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Biennial Football World Cup: Germany, Portugal Against FIFA's Plans

FIFA claimed it has the support of fans for the World Cup to be held more often. European soccer body UEFA and South American counterpart CONMEBOL are against the idea.

Biennial Football World Cup: Germany, Portugal Against FIFA's Plans
Germany beat Argentina 1-0 in the 2014 FIFA World Cup final to win the country's fourth world title. | File Photo
Biennial Football World Cup: Germany, Portugal Against FIFA's Plans
outlookindia.com
2021-09-18T10:25:07+05:30

The German and Portuguese soccer federations issued strong critiques of plans to hold the men's World Cup every two years, warning it means players risk more injuries and that women's competitions will be overshadowed. (More Football News)

FIFA claimed Thursday it has the support of fans for the World Cup to be held more often. European soccer body UEFA and South American counterpart CONMEBOL are against the idea and have said they could boycott extra tournaments.

The board of the German federation, known as the DFB, said FIFA had sidestepped its own ruling council by proposing the plans first to a group of former players, and that drastic changes “cannot be made without the approval of European associations and European soccer.”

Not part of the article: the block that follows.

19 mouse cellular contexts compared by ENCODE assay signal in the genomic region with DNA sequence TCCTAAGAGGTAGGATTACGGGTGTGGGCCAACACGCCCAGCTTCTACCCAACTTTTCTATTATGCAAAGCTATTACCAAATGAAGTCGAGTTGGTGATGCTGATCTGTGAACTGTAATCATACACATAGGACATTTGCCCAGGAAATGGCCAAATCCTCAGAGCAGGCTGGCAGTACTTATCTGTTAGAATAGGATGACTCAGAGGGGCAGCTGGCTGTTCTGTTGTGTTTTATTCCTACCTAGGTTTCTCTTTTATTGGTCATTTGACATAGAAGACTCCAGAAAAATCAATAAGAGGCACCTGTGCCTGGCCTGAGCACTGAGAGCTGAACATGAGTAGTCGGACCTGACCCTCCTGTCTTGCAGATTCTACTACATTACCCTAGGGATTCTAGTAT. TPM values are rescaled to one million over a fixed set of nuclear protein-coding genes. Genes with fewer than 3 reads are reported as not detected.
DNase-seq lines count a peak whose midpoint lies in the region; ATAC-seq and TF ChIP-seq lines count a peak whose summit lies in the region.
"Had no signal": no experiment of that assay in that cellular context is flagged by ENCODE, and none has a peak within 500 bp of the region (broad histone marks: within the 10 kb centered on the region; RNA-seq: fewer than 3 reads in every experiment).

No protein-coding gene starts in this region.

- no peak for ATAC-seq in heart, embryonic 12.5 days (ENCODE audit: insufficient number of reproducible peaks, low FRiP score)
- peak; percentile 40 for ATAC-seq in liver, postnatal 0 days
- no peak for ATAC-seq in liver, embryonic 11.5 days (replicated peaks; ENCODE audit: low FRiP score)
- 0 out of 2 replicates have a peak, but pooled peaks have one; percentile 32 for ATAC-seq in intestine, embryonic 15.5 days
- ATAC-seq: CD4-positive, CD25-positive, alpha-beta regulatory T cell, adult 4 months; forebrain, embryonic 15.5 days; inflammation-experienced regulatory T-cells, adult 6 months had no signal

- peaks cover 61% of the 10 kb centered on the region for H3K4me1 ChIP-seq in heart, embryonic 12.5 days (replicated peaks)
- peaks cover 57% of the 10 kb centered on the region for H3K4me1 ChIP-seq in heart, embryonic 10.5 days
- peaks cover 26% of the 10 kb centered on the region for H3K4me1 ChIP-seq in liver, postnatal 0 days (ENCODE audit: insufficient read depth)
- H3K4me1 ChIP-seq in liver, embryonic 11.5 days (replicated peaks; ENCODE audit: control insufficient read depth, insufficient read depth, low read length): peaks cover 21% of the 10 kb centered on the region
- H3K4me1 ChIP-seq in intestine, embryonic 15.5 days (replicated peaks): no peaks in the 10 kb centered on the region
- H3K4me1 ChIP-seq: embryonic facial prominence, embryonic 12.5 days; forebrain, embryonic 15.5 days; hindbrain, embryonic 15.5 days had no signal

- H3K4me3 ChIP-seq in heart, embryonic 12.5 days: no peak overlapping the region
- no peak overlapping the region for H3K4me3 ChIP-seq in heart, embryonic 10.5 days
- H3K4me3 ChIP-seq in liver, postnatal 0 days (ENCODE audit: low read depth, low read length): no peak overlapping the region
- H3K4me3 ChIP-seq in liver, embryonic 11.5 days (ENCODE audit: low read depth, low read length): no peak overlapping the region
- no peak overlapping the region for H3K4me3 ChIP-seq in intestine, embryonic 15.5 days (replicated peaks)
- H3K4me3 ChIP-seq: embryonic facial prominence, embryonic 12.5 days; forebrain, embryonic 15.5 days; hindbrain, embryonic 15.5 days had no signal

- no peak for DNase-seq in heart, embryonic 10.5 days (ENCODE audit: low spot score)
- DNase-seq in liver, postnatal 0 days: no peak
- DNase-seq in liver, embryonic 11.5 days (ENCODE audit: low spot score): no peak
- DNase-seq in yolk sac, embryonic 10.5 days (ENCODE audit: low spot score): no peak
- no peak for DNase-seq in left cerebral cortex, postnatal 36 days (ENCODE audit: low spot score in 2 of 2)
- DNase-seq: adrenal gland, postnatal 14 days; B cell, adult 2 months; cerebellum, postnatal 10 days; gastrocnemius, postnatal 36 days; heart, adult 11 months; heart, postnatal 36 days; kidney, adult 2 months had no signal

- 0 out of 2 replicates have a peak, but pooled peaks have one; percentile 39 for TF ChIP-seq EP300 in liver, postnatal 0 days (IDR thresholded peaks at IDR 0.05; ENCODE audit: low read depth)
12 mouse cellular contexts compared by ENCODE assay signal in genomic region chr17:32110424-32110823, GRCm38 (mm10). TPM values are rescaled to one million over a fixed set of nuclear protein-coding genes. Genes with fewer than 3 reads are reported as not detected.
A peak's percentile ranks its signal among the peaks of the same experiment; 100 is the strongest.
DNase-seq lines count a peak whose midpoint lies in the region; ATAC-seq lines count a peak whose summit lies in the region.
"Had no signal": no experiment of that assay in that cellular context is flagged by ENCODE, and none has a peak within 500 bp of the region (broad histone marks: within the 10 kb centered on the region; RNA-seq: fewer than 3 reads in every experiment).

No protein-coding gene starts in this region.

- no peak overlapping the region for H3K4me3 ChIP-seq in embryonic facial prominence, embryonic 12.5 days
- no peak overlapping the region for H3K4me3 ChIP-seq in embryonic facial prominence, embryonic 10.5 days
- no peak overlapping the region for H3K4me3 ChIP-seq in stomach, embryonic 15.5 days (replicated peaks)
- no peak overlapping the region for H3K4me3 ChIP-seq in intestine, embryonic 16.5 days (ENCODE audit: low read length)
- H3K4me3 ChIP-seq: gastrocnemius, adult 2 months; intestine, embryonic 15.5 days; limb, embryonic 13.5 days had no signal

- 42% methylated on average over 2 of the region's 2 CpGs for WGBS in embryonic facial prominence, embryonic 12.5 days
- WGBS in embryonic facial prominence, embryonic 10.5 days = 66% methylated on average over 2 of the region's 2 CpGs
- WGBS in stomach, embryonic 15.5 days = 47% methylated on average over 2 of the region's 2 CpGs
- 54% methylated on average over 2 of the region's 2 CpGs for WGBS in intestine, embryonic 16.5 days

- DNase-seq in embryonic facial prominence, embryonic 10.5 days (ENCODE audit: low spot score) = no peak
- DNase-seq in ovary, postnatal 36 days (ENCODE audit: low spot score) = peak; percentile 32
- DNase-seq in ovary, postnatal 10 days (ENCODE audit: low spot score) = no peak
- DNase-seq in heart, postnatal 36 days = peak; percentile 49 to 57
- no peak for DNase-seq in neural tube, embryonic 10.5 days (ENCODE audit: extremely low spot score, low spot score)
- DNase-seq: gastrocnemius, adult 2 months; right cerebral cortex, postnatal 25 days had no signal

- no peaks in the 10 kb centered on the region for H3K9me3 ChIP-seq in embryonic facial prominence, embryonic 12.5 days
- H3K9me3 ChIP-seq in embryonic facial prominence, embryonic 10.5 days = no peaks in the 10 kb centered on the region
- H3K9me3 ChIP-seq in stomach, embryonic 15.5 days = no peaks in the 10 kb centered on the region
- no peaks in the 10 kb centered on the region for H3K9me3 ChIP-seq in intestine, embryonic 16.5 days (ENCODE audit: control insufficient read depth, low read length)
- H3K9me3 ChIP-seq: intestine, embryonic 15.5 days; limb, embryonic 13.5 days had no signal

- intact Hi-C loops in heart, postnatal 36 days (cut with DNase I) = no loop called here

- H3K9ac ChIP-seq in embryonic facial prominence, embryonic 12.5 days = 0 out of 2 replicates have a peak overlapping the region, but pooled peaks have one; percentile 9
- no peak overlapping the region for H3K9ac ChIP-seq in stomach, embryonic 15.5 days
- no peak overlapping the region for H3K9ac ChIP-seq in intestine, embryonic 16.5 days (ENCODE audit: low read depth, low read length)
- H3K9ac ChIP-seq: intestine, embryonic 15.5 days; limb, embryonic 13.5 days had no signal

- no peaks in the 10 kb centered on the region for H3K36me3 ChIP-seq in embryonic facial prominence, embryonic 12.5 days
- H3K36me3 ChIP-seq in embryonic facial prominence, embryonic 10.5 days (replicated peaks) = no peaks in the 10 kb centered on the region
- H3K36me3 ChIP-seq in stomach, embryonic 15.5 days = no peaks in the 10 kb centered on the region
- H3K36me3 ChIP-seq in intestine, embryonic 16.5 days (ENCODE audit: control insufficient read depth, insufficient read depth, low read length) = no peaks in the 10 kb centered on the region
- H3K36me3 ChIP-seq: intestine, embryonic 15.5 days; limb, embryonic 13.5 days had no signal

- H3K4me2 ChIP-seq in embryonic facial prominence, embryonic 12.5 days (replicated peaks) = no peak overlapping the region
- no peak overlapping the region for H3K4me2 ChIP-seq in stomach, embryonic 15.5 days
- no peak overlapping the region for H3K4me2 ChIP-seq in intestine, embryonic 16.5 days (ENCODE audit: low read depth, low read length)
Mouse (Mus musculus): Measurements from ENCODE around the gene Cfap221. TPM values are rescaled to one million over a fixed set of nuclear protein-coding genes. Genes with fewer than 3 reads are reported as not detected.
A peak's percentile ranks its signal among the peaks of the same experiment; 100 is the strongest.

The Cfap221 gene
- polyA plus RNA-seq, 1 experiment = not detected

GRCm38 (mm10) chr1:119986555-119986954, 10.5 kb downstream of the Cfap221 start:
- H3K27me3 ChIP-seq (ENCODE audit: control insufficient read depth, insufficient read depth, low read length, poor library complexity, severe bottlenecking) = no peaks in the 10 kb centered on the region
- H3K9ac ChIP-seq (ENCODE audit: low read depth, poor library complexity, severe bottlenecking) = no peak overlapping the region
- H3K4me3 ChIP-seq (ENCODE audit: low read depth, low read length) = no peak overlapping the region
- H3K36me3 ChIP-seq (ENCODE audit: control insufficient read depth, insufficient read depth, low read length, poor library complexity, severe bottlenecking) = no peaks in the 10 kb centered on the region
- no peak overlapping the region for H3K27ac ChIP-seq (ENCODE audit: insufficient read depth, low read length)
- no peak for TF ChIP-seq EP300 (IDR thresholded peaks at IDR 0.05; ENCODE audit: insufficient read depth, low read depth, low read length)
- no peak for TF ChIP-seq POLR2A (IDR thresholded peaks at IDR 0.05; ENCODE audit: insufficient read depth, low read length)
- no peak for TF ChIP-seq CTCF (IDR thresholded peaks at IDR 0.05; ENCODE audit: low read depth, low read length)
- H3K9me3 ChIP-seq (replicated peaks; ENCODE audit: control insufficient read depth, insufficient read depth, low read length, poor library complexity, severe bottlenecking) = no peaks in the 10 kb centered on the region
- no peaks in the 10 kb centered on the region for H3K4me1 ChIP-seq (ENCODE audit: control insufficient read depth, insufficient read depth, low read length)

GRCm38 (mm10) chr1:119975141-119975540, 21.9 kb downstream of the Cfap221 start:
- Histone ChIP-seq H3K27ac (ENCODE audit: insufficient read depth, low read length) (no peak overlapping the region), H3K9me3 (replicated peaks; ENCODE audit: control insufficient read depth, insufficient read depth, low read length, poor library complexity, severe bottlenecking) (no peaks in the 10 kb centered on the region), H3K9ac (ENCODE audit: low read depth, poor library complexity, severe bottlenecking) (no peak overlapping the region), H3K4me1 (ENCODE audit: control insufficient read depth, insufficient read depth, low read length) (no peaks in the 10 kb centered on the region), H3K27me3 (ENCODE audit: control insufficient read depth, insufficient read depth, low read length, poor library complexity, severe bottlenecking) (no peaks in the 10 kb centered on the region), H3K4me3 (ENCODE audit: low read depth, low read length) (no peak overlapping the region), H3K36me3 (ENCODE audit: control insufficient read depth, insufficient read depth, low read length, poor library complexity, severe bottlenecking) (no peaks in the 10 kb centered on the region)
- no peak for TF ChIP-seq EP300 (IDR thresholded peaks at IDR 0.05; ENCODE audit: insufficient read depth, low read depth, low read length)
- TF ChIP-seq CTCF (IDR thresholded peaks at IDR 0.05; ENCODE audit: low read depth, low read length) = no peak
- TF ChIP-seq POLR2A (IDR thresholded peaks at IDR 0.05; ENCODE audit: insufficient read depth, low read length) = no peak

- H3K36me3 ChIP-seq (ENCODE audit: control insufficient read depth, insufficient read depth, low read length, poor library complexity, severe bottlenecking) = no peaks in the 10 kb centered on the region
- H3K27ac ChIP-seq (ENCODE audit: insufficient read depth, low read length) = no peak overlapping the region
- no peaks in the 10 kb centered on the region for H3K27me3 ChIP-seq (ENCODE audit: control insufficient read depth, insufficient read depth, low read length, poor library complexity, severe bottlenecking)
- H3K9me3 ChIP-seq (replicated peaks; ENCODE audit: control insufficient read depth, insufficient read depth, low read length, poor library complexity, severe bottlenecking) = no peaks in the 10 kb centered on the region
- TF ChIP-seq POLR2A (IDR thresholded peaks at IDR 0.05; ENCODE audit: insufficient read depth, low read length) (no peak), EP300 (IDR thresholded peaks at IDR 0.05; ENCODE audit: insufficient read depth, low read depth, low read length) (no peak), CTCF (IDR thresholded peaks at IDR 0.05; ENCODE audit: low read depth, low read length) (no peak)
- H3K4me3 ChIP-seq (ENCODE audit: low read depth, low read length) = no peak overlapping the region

Germany also expressed concern for women's events. The women's World Cup is currently held in odd-numbered years and avoids clashes with major men's tournaments. A two-year World Cup cycle could potentially force continental championships to clash with the women's World Cup.

“If either a men's World Cup or European Championship takes place every summer, the women's and junior tournaments would be marginalized in the shadow of the men's competitions,” the DFB said.

Injuries are also a concern, the DFB argued, though FIFA has said it would seek to lighten the load on players by cutting back on non-tournament national team games.

Men's and women's players would face increased “physical and mental strain” and the new competition schedule “would lead to a significantly increasing risk of injury," the DFB said.

The Portuguese federation expressed similar concerns in a statement released jointly with other soccer bodies, including the Portuguese league and the local players' union.

They listed 10 reasons against the plans, including the impact on players' mental and physical health, the overlapping of men's and women's competitions, the impact on youth competitions and the “clear saturation" of the television and commercial rights market.

“For all these factors and many others, it is clear that we cannot be in favor of such a measure being implemented and even less as a result of a non-existent consultation process, in terms of clubs, leagues, federations, players' unions, coaches and referees' concerns,” the statement said.

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